In addition to showing how people of different races and ethnicities fare within each state, the Fund’s scorecard ranks how well each state’s health system is working for each racial and ethnic group. For instance, the health care system in California works better for Latinx/Hispanic people than the Texas health care system. In both Texas and California, however, the health system benefits white people more. Among states with large American Indian populations, South Dakota, North Dakota, Montana, and Wyoming have the worst-performing health systems for these communities while California’s system ranks at the top — though there are still wide disparities with other populations in the state.


Structural racism and generations of disinvestment in communities of color are chief among many factors contributing to pervasive U.S. health inequities, the authors note. As the COVID-19 pandemic has shown, people in many communities of color are more likely than members of white communities to live in poverty, to work in low-paying, high-contact industries, and to reside in high-risk living environments. Many Black, Latinx/Hispanic, and AIAN populations then face an unequal health system when they need to access care. They are less likely to have health insurance, more likely to face cost-related barriers to care and medical debt, and more likely to receive suboptimal care.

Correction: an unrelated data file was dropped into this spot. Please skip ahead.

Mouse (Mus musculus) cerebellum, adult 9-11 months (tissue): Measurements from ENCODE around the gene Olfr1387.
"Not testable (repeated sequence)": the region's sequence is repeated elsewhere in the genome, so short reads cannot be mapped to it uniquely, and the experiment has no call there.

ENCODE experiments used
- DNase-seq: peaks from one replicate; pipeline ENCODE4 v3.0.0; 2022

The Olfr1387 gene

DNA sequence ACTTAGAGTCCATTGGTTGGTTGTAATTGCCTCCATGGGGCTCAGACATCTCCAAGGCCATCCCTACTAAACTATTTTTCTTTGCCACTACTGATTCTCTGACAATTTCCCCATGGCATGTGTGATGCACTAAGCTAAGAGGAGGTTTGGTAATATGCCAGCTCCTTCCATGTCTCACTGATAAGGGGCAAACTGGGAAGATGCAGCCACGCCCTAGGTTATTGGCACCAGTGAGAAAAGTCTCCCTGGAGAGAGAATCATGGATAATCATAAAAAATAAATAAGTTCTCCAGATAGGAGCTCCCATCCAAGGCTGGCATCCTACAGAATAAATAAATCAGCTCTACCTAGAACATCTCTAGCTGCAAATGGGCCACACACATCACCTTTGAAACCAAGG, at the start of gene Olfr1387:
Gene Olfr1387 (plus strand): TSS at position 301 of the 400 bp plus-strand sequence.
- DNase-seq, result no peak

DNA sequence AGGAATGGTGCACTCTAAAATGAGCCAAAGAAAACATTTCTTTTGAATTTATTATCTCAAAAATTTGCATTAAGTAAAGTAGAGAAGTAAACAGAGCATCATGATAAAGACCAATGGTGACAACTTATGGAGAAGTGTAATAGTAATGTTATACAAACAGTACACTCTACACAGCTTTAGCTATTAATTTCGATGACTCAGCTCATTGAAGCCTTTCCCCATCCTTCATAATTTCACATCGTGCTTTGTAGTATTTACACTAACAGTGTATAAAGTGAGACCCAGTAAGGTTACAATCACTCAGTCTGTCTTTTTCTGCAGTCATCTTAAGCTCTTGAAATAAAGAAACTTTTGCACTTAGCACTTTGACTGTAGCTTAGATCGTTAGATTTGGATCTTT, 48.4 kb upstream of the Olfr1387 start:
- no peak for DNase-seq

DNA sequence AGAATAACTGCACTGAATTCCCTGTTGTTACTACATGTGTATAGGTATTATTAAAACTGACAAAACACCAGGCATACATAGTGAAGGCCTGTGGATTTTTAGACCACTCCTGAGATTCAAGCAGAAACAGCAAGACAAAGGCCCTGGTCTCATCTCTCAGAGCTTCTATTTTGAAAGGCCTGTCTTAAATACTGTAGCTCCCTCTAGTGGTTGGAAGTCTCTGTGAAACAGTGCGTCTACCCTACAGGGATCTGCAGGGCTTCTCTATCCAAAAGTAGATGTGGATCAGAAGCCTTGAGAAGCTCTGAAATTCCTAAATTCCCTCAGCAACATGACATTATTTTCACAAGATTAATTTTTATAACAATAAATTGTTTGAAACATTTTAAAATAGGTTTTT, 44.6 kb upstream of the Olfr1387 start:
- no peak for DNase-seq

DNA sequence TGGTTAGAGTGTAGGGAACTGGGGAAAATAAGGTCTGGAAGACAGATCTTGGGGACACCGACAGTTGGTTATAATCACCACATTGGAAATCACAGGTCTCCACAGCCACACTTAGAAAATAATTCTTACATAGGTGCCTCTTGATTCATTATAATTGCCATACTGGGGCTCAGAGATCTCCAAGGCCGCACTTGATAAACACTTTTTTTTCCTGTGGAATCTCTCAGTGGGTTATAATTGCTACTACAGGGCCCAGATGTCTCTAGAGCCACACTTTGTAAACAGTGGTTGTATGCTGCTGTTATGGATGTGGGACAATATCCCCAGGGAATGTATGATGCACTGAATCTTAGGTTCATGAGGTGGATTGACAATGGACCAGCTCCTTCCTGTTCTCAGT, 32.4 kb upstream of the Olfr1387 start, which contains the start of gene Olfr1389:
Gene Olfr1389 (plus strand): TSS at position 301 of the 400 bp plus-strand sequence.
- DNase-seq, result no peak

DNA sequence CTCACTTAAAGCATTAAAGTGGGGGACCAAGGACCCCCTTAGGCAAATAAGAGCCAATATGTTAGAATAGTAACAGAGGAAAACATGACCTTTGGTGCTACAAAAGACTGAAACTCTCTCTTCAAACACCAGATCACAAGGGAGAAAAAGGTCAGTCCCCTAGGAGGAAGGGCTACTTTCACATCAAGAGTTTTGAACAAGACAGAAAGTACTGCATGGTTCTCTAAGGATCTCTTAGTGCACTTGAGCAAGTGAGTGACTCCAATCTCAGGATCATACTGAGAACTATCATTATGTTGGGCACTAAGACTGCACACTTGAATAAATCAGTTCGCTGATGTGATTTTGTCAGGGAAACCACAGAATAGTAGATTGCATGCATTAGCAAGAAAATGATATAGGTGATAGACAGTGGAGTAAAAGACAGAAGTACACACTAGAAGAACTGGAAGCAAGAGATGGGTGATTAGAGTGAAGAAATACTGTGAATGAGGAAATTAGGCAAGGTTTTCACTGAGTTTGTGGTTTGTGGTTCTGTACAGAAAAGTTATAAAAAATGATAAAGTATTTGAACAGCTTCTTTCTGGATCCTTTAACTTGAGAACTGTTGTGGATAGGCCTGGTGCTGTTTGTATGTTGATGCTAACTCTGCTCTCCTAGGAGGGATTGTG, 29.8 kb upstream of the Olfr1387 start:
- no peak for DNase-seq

Health inequities are perpetuated and reinforced by each of these contributing factors — all of which have their roots in both past and current policies at the federal, state, and local levels. The authors suggest pursuing four broad policy goals to create an equitable, antiracist health system:

  1. Ensuring affordable, comprehensive, and equitable health insurance coverage for all
  2. Strengthening primary care
  3. Lowering administrative burden for patients
  4. Investing in social services.

Since health inequities vary across states, there are also opportunities for state programs to tailor interventions that address the unique needs of their communities.